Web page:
When the sales staff at City Soles, Trevor Carreon and Damani Anderson, heard that police wrote 30 tickets, raking in $5,760 in fines near the shoe store at 1514 N. Milwaukee over the last two years, they took the news in stride.

“Yeah, at least it probably happens before we come to work,” Carreon said.

The alley behind City Soles is a top place to get ticketed for public urination. (DNAinfo/Mark Konkol)

Anderson said the nearby public peeing probably happens about as frequently as it did in the alley behind City Sole’s last location at the crossroads of North, Milwaukee and Damen, a six-corner intersection some locals call “The Crotch."

No. 6: “I’ll show you where everybody pees”

In Englewood, Preston Higgins told me he knew all too well that the alley between the CTA Green Line stop and the convenience store where you can get a can of beer for two bucks at 6316 S. Ashland doubles as an unofficial public toilet.

He even offered up a tour of spots where police wrote 46 public urination tickets that racked up $12,950 in fines.

“C’mon, I’ll show you where everybody pees,” he said in a friendly voice, pointing toward alley denizens lingering near a urine-soaked wall.

I politely declined his invitation to take a closer look.

“It’s not just urination. They ticket you for drinking, too,” Higgins said as a glassy-eyed man stopped to show me proof, a copy of his freshly written ticket for boozing on the public way.

Police regularly issue public urination and drinking in the public way tickets near this 63rd Street Green Line stop. [DNAinfo/Mark Konkol]

Another stretch of road South Siders get pinched for peeing in public is 79th Street from Western to South Shore Drive, where police wrote 396 public urination tickets that netted $119,100 in fines.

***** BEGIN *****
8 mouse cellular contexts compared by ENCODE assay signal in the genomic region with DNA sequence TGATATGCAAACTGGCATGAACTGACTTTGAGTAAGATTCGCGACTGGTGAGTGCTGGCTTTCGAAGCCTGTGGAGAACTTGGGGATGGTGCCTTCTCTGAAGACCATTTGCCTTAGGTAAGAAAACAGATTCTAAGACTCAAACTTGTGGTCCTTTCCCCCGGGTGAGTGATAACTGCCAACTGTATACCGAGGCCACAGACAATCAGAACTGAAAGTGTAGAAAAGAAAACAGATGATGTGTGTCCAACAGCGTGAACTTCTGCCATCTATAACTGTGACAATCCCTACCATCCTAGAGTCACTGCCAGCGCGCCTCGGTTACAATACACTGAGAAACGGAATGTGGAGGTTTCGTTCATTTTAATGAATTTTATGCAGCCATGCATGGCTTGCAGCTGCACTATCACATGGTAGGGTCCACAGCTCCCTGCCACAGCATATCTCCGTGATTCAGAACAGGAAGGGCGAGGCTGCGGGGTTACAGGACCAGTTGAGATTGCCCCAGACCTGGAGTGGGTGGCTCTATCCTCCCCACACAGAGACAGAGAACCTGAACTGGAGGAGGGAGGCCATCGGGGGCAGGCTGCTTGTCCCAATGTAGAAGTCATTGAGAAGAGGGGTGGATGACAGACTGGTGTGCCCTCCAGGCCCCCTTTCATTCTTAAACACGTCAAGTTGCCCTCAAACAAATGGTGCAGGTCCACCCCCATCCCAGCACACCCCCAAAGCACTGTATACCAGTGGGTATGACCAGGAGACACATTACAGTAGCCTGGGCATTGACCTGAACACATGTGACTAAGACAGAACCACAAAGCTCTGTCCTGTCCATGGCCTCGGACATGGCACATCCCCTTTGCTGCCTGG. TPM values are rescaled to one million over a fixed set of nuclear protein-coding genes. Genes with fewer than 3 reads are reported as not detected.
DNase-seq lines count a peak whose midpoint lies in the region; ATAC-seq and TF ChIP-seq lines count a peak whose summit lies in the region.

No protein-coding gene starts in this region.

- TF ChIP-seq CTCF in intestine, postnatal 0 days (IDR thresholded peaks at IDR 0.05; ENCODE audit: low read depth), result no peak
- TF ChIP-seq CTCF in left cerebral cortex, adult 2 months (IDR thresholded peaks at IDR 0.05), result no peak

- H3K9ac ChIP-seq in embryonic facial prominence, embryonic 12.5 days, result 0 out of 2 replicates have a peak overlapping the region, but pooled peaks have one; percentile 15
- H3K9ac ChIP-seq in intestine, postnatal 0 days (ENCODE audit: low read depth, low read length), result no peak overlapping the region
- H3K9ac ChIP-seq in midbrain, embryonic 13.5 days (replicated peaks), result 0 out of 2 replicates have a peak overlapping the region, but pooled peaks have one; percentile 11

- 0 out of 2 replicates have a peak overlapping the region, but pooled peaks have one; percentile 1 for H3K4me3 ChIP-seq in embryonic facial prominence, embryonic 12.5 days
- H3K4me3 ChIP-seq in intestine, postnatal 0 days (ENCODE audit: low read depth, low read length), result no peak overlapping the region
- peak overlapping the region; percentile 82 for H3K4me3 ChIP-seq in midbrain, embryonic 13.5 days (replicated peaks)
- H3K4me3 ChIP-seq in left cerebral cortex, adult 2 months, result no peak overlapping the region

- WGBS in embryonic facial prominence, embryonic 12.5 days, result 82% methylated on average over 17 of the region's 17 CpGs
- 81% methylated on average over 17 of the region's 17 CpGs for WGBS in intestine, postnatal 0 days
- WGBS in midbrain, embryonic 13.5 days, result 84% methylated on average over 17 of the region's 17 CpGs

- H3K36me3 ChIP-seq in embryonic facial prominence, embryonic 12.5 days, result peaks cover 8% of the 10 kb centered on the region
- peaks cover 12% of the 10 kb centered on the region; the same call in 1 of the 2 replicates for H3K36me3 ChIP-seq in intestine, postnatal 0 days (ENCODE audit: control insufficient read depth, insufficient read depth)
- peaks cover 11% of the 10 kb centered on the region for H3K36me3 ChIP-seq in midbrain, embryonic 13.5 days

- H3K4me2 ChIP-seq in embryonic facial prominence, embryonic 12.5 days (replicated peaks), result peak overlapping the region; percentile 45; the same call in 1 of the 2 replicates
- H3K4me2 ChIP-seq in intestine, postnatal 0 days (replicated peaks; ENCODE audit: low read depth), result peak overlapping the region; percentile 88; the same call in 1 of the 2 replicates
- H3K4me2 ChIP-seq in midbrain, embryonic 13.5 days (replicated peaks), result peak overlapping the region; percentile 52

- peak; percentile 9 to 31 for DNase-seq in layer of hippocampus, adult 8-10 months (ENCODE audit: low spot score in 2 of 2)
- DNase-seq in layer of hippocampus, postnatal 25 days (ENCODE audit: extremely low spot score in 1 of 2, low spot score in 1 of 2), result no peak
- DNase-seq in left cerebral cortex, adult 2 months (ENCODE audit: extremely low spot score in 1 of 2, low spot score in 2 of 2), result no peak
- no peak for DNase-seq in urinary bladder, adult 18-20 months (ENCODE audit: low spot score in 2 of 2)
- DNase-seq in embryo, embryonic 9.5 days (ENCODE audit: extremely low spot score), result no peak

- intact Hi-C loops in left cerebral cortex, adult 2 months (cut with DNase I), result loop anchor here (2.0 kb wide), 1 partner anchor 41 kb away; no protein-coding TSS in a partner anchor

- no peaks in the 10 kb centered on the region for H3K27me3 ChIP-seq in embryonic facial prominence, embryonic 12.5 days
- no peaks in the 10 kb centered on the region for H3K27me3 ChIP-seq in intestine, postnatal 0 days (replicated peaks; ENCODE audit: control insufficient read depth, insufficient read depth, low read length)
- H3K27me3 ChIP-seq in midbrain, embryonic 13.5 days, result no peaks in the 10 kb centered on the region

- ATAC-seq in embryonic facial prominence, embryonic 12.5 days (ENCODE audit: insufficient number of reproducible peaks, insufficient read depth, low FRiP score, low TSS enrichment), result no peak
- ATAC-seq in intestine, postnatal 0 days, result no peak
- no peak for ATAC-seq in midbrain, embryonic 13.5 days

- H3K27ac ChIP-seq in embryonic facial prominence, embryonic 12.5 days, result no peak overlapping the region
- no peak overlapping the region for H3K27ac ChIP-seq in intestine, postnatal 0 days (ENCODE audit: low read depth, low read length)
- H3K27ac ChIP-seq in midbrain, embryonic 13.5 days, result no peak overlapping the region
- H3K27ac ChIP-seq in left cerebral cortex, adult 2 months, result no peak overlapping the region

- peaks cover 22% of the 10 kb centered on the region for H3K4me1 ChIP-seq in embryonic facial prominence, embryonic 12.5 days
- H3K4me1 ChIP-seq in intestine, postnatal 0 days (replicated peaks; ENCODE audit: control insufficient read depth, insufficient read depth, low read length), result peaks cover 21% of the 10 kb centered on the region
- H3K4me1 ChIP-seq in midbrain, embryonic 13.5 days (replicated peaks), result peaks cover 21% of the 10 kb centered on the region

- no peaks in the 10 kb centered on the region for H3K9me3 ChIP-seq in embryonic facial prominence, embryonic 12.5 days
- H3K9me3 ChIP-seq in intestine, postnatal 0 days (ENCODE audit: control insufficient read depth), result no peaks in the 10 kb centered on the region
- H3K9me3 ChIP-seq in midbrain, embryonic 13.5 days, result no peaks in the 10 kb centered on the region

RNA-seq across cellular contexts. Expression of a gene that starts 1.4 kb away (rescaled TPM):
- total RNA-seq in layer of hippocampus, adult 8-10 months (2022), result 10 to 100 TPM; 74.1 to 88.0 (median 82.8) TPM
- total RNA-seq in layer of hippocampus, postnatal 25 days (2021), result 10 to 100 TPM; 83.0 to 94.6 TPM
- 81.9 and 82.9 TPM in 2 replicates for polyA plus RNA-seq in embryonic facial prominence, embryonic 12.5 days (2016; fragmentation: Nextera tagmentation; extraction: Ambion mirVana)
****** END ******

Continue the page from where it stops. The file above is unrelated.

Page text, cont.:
After selling a single cigarette for 40 cents, a friendly fellow wearing a Superman T-shirt at the corner of 79th and Exchange — steps away from a Metra train station — offered up his opinion on why so many people in the sliver of the South Shore neighborhood some know as “Terror Town” get caught peeing outdoors.

“There’s not a public bathroom out here. None of the restaurants got bathrooms you can use. The streets are the public bathrooms, and the trash is the toilet tissue,” he said.

“There’s one old girl who just drop and [goes] wherever she’s at — sidewalk, bus stop, it don’t matter.”

CTA’s other “Yellow Line?"

The top places police catch folks peeing in public have a few things in common — they’re typically close to a train station, a boozy stretch of nightclubs or both.

So much so along the Red Line that it wouldn’t be that much of a stretch to rename the tracks that stretch from 95th Street to Howard Street the new Yellow Line.

Consider this, since 2013:

• At 14 W. 95th Street, the closest alley to the southernmost Red Line stop, police issued 45 public urination tickets.

• On Division Street between Clark and State streets — near a Red Line stop and a collection of popular singles bars — police issued 102 tickets that netted $23,950 in fines. In the alley between She-Nannigans and Mother’s Too, the top place to get caught publicly peeing in the Gold Coast — police wrote 26 tickets.

• Steps away from the Wilson Red Line stop at 1107 W. Wilson, police wrote 25 tickets that racked up $8,850 in fines.

• In the Loop alley right around the corner from ABC7’s sidewalk studio and steps from the State and Lake Red Line stop, officers wrote 26 tickets amounting to $8,800 in fines.

The 49 public urination tickets that police have issued at 4612 W 50th Street — where the Orange Line makes its final stop at Midway Airport — offer further evidence that Emanuel’s next CTA boss might want to consider treating its customers to some well-placed public bathrooms, or porta-potties, at least.

Sounds like a commonsense idea, right? 

Well, don’t hold your breath. Chicago’s public urination tickets bring in nearly $6 million in fines.

With the city teetering on a fiscal cliff, there's no way City Hall will consider flushing that much cash down a toilet.